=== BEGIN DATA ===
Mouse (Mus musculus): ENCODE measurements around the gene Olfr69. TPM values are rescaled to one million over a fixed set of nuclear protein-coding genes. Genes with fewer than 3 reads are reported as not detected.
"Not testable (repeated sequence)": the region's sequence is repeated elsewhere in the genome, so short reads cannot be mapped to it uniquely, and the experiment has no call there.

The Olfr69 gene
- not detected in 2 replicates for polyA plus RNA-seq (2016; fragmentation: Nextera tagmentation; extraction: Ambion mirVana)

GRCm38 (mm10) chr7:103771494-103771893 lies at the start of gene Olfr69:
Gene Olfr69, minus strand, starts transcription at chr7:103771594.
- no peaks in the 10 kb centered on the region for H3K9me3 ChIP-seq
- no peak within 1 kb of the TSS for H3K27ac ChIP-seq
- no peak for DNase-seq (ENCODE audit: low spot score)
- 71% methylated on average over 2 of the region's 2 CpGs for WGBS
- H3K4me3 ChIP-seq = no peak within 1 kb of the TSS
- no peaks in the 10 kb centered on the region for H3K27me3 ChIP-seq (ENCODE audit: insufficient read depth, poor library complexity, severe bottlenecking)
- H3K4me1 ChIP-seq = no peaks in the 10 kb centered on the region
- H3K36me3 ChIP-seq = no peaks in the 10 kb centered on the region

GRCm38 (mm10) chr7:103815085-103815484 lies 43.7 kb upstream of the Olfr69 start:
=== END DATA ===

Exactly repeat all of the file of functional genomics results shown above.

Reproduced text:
Mouse (Mus musculus): ENCODE measurements around the gene Olfr69. TPM values are rescaled to one million over a fixed set of nuclear protein-coding genes. Genes with fewer than 3 reads are reported as not detected.
"Not testable (repeated sequence)": the region's sequence is repeated elsewhere in the genome, so short reads cannot be mapped to it uniquely, and the experiment has no call there.

The Olfr69 gene
- not detected in 2 replicates for polyA plus RNA-seq (2016; fragmentation: Nextera tagmentation; extraction: Ambion mirVana)

GRCm38 (mm10) chr7:103771494-103771893 lies at the start of gene Olfr69:
Gene Olfr69, minus strand, starts transcription at chr7:103771594.
- no peaks in the 10 kb centered on the region for H3K9me3 ChIP-seq
- no peak within 1 kb of the TSS for H3K27ac ChIP-seq
- no peak for DNase-seq (ENCODE audit: low spot score)
- 71% methylated on average over 2 of the region's 2 CpGs for WGBS
- H3K4me3 ChIP-seq = no peak within 1 kb of the TSS
- no peaks in the 10 kb centered on the region for H3K27me3 ChIP-seq (ENCODE audit: insufficient read depth, poor library complexity, severe bottlenecking)
- H3K4me1 ChIP-seq = no peaks in the 10 kb centered on the region
- H3K36me3 ChIP-seq = no peaks in the 10 kb centered on the region

GRCm38 (mm10) chr7:103815085-103815484 lies 43.7 kb upstream of the Olfr69 start: